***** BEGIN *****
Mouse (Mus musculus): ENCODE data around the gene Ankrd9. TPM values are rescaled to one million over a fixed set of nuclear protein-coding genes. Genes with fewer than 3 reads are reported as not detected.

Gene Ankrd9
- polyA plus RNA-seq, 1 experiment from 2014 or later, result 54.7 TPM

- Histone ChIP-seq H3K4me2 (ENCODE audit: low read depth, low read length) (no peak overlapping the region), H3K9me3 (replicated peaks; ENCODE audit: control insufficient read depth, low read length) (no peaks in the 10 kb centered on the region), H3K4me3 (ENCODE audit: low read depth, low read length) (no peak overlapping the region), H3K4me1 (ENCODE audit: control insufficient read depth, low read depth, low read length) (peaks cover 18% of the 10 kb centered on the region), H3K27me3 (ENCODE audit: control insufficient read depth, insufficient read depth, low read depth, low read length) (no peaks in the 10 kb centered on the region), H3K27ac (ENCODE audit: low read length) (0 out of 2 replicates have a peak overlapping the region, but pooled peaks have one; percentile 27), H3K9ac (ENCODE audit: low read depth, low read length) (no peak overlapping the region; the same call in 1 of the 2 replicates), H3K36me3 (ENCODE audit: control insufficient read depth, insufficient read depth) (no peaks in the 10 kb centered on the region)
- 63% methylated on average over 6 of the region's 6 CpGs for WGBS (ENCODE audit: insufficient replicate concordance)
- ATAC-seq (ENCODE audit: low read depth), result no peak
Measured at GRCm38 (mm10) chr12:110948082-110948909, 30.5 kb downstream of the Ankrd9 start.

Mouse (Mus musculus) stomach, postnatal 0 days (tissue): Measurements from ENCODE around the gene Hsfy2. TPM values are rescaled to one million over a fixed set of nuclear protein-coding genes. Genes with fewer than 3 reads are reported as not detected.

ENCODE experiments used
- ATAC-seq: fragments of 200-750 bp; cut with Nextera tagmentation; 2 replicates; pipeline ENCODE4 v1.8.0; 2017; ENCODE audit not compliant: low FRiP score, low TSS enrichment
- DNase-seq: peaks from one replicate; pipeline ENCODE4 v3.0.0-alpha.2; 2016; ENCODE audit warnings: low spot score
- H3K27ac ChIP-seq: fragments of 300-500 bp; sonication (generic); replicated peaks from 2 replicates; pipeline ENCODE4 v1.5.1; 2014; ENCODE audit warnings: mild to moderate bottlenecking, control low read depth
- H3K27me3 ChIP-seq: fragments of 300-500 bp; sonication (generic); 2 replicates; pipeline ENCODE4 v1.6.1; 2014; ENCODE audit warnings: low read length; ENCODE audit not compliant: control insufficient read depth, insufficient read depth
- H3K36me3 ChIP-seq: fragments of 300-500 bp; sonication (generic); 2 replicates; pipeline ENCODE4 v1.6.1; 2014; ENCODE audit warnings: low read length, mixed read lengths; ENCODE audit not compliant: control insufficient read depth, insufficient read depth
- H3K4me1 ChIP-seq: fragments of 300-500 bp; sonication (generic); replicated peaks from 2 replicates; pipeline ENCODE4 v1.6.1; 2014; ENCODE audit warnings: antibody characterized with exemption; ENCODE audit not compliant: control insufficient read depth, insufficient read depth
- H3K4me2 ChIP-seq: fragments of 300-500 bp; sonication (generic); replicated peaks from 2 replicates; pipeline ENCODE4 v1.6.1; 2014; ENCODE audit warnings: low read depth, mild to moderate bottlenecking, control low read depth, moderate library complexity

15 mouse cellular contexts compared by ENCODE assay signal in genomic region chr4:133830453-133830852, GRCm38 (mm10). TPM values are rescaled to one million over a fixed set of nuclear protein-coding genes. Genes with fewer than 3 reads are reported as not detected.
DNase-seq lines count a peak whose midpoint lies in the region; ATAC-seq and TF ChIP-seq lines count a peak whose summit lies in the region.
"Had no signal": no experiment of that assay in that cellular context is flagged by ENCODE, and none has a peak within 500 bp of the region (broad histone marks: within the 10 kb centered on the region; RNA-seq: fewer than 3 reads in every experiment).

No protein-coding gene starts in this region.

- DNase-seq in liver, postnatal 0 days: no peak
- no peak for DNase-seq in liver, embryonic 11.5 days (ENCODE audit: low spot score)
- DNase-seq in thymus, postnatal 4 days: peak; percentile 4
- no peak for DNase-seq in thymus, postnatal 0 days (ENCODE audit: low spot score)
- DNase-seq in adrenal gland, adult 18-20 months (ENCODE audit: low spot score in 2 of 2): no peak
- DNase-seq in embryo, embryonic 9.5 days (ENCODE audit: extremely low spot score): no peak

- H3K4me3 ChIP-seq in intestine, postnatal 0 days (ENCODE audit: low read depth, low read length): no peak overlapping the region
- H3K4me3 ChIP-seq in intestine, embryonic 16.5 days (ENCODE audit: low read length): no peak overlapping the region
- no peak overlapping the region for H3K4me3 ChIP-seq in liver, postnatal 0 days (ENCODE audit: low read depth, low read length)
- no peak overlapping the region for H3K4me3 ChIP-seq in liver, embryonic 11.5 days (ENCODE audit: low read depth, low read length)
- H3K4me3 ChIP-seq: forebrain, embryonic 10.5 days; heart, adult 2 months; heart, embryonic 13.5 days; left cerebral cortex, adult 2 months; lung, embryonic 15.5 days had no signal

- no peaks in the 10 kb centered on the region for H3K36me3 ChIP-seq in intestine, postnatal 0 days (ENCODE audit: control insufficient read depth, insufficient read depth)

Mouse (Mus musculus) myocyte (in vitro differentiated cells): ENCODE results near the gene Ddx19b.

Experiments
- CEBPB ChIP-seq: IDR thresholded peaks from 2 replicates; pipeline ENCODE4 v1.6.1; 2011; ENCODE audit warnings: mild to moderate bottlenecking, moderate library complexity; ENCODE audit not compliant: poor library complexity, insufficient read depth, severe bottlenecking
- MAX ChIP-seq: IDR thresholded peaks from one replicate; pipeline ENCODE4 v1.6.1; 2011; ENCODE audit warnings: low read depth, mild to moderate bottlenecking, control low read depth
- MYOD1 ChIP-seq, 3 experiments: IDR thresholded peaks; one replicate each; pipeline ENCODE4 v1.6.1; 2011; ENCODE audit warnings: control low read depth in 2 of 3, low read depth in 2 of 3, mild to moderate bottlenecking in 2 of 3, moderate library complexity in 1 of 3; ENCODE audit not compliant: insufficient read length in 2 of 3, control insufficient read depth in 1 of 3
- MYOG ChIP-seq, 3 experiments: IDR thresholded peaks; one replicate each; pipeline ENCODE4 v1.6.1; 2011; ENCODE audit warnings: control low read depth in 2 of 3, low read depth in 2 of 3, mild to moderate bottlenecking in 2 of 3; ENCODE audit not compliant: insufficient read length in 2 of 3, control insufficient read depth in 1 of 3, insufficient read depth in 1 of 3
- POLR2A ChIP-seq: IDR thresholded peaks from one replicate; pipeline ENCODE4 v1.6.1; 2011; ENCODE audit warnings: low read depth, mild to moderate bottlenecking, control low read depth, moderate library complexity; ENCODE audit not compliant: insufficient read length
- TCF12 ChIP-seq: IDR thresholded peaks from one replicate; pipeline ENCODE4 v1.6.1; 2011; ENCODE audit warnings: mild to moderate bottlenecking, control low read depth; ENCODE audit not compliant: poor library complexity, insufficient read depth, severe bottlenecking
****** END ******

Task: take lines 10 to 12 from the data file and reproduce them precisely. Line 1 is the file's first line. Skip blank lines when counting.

- ATAC-seq: fragments of 200-750 bp; cut with Nextera tagmentation; 2 replicates; pipeline ENCODE4 v1.8.0; 2017; ENCODE audit not compliant: low FRiP score, low TSS enrichment
- DNase-seq: peaks from one replicate; pipeline ENCODE4 v3.0.0-alpha.2; 2016; ENCODE audit warnings: low spot score
- H3K27ac ChIP-seq: fragments of 300-500 bp; sonication (generic); replicated peaks from 2 replicates; pipeline ENCODE4 v1.5.1; 2014; ENCODE audit warnings: mild to moderate bottlenecking, control low read depth